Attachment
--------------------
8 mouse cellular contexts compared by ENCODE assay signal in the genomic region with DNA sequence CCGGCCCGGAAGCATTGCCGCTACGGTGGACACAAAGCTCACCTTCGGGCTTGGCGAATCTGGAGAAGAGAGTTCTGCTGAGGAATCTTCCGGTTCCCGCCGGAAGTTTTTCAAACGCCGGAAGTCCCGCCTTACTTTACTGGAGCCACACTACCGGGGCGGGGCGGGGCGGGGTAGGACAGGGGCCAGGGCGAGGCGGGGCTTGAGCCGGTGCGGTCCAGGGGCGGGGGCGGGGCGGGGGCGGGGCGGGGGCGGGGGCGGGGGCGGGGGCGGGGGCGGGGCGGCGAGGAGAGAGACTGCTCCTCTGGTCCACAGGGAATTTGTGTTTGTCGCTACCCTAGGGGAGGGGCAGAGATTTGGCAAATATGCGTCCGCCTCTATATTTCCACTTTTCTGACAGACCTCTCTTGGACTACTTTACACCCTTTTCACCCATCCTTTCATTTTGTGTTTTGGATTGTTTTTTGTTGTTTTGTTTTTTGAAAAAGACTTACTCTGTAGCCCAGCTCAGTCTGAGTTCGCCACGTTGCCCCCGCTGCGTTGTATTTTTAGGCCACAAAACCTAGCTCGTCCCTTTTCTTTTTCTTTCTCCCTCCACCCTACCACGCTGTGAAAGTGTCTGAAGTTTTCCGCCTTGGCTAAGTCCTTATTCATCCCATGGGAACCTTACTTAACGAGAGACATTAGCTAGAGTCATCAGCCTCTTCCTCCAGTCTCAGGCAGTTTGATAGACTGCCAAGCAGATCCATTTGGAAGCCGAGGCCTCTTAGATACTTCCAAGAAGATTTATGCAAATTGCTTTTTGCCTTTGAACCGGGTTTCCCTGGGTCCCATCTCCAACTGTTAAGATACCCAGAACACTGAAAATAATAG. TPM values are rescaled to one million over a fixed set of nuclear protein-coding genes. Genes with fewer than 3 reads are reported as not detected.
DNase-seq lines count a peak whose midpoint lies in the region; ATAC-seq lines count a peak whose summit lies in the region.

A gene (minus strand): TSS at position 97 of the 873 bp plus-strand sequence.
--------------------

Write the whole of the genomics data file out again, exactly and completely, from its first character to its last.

8 mouse cellular contexts compared by ENCODE assay signal in the genomic region with DNA sequence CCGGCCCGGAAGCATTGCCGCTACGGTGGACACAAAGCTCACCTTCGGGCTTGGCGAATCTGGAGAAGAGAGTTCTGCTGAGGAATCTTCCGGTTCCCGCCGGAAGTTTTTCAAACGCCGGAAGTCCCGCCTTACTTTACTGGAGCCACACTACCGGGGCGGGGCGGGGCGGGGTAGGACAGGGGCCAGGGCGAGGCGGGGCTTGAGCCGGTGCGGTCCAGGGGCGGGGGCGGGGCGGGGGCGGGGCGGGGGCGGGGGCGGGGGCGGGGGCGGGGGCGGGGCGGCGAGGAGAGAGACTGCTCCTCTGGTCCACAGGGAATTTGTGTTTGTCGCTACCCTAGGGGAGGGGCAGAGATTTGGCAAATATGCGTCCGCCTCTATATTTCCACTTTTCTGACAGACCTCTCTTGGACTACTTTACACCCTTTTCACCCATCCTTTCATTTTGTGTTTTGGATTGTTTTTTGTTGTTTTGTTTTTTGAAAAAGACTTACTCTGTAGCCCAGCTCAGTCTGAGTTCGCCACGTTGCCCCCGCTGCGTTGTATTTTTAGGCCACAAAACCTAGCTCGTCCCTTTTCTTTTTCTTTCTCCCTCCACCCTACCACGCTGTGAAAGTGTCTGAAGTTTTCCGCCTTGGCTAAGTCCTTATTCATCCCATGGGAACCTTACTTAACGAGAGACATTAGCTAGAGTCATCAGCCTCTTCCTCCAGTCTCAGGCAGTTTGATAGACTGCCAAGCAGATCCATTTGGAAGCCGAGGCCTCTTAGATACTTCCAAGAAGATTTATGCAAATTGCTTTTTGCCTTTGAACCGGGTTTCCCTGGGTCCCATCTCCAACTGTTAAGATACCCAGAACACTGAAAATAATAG. TPM values are rescaled to one million over a fixed set of nuclear protein-coding genes. Genes with fewer than 3 reads are reported as not detected.
DNase-seq lines count a peak whose midpoint lies in the region; ATAC-seq lines count a peak whose summit lies in the region.

A gene (minus strand): TSS at position 97 of the 873 bp plus-strand sequence.